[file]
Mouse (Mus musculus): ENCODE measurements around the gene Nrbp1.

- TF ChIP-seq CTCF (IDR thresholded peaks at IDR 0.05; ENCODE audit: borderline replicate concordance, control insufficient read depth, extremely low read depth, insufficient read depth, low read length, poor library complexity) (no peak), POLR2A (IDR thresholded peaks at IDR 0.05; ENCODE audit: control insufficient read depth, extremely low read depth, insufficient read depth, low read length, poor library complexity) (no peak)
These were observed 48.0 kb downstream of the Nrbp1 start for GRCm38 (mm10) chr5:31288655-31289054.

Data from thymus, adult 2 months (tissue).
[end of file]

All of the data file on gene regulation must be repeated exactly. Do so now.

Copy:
Mouse (Mus musculus): ENCODE measurements around the gene Nrbp1.

- TF ChIP-seq CTCF (IDR thresholded peaks at IDR 0.05; ENCODE audit: borderline replicate concordance, control insufficient read depth, extremely low read depth, insufficient read depth, low read length, poor library complexity) (no peak), POLR2A (IDR thresholded peaks at IDR 0.05; ENCODE audit: control insufficient read depth, extremely low read depth, insufficient read depth, low read length, poor library complexity) (no peak)
These were observed 48.0 kb downstream of the Nrbp1 start for GRCm38 (mm10) chr5:31288655-31289054.

Data from thymus, adult 2 months (tissue).